***Lots of SPOILERS here***
I'm not quite sure how to respond to Hamara Dil Aapke Paas Hai; it was a hard film to pinpoint. I'm a devoted fan of Aishwarya Rai and will always check out everything she chooses to be in. But films like this one and Dil Ka Rishta are unsettling to watch. I'm not of Indian persuasion, so I can't really comment on how true to life the shabby treatment was, which Aishwarya Rai's character received from her parents (her character's dad is a callous punk!) and from her quick-to-judge neighbors. I doubt very much that this is true to form in India, but, in this instance, Priti, a rape victim, is treated as used goods by the father, who unequivocally believes that the girl has brought dishonor to the family by being raped. She is, more or less, cast aside by family and shunned and castigated by society. Aish's character Priti also is portrayed as meek and unempowered for the entire length of the film, leaving it to Anil Kapoor's decisive Avinash to take her in hand and set things right. The women's lib would have a cow over this film.
The movie starts out innocently enough as we see opening scenes of Priti (Aishwarya Rai) and Avinash (Anil Kapoor) engaged in domestic contentment. These scenes further encompass Avinash and (we assume) Priti's two kids as they frolic in an amusement park and a bowling alley. The plot thickens when, with Avinash having driven the kids away, the police arrive at their home and shockingly arrests Priti on the charge of "prostituting without a license," an accusation apparently made by Avinash's father. Upon her release, we are then taken to a lengthy sequence of flashbacks as Priti narrates past events to a friend.
The flashbacks commence with Priti witnessing a brutal street crime and testifying against the assailant, who is held for trial. Seeking revenge, the assailant's brother rapes Priti. Her rape causes Priti to be ostracized by everyone, but especially by her father. Avinash (Anil Kapoor), a wealthy businessman, is the only one who reaches out and offers her solace and a place to stay. Priti meets and gets along so well with Avinash's two children that they soon are calling her "mother."
Priti gains employment in Avinash's milk company and she soon ascends to the level of General Manager, causing her erstwhile scornful neighbors to toady up to her for jobs. It's also not long before Priti and Avinash begin to have feelings for each other. But Priti's low sense of self-esteem threatens to spoil the happy ending. A subplot surfaces when Avinash's beautiful, childhood friend, Khushi (Sonali Bendre), comes a-calling, now desiring a more romantic relationship with Avinash. It all comes to a head when Priti and Avinash attend the wedding of Priti's friend and who should the groom turn out to be but Priti's rapist?
As I've said, this was a tricky film. I watched this one with a female friend and she hated it. She deplored the director's lack of sensitivity (and I concur). The seriousness of the premise was also undermined greatly by the director's infusion of broad comedy (which, to add further insult, wasn't at all funny). I didn't give one freakin' fig for Avinash and Priti's two-faced neighbors and their dubiously funny antics. Too, I wish that Priti's cold-hearted father would've gotten some kind of comeuppance. Just, shame on him.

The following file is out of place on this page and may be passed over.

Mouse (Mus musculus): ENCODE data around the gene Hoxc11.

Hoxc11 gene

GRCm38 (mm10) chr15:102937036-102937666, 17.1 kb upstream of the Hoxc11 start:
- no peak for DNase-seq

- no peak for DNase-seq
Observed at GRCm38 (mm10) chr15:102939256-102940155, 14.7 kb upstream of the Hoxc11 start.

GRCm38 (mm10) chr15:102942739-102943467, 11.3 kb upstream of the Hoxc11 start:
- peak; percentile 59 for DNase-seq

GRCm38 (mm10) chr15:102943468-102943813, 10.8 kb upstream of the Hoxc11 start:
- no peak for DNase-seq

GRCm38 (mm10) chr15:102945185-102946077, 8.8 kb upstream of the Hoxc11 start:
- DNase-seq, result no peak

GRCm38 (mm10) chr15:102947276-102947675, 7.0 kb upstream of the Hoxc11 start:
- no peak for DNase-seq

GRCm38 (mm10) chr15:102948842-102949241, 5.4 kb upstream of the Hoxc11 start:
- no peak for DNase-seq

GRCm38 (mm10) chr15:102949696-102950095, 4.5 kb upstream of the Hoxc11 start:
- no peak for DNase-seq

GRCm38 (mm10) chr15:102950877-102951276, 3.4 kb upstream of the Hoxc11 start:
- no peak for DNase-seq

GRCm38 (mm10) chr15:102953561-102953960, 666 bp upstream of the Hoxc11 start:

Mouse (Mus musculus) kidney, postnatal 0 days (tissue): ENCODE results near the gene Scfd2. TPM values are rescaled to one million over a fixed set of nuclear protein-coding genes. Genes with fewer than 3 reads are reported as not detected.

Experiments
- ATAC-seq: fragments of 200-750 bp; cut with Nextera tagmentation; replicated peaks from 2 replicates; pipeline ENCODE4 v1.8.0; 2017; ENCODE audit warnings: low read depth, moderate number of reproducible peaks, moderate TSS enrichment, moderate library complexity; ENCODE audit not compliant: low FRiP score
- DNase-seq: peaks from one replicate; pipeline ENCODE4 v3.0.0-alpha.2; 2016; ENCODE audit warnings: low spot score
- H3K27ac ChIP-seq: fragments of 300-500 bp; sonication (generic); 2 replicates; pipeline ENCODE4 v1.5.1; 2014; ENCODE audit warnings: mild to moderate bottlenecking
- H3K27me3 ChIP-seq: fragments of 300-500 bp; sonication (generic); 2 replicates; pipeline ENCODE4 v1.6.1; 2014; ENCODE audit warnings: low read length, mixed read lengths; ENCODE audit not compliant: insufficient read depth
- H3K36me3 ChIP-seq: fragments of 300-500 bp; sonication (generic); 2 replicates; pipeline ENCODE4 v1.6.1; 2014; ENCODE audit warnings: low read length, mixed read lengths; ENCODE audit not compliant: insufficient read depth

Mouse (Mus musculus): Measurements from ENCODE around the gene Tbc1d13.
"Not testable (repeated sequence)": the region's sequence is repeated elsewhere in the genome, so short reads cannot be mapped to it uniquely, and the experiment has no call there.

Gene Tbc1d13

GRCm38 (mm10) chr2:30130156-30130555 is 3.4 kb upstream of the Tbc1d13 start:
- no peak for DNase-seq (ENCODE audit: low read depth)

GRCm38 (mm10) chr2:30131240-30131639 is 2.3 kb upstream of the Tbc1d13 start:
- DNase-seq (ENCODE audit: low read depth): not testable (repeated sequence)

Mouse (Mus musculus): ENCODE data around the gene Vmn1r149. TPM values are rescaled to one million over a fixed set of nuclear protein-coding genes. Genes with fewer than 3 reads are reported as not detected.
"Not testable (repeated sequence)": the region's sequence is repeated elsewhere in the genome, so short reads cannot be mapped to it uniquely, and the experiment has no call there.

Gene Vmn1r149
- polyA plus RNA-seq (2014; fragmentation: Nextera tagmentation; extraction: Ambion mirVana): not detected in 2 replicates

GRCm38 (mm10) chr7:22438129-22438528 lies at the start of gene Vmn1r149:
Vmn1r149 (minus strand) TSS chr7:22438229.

By the way, this is not to put down Aish and Kapoor's performances as they did the best they could with the script and the character outlines they were given. The fact that Aish was able to still charm me despite her wishy washy role is a testament to her emoting skills. Anil Kapoor, I thought, was also pretty good as an ethical man with a strong code of honor, with a secret of his own. As usual, he played his role with fiery conviction and a virile intensity, though he wasn't as good here as he was in Taal. And, boy, can he throw down in a fisticuff! I actually chuckled quite a bit at his propensity to brawl with reckless abandon. He reminded me a lot of the Energizer bunny; he just kept on going. And his character actually had the balls to slap down a policeman! This unintentional bit of levity was 20 times more humorous than the deliberate, insipidly placed humor. Sonali Bendre - it's worth mentioning - turns in a nice, upbeat performance as the other girl who competes for Avinash's attention.
Sorry to say but the songs weren't memorable, either, although I kinda liked the peppy "It's My Family" number and the pensive "Gham Hain Kyon." If nothing else, the songs were worth enduring for the pleasure of marvelling at Aish's intoxicating dancing, which is not to be confused with Anil Kapoor's seemingly intoxicated dancing. Fred Astaire, he ain't. Bonus features in this Eros International-released dvd contain a songs menu, a chapters index, a 20-minute long "making of" featurette (although the subtitle function was disabled, so I found it hard to understand what the cast was saying), and a theatrical trailer.
So, it's a mixed review from me. If this film's aim was to showcase a woman's truimph over adversity, then, at some important levels, it missed the boat. Priti's re-validation and "redemption" mostly seem to come from the actions of Avinash, a man, which, to me, nullifies the whole point of the film. If the director's message is that a woman's ultimate salvation is achieved not thru her own deeds, but thru a man's, I really beg to differ. Not that I'm an enlightened dude, but, c'mon, that's too much chauvinism, even for my taste. Oh, I still recommend Hamara Dil Aapke Paas Hai to hardcore Aishwarya Rai fans, but, to others, especially women of independent demeanors - well, this film will drive 'em batty. Two and a half stars, the low rating mostly because of Director Satish Kaushik's ultimately failed vision of a portrayal of a rape victim. Don't blame the actors for this one.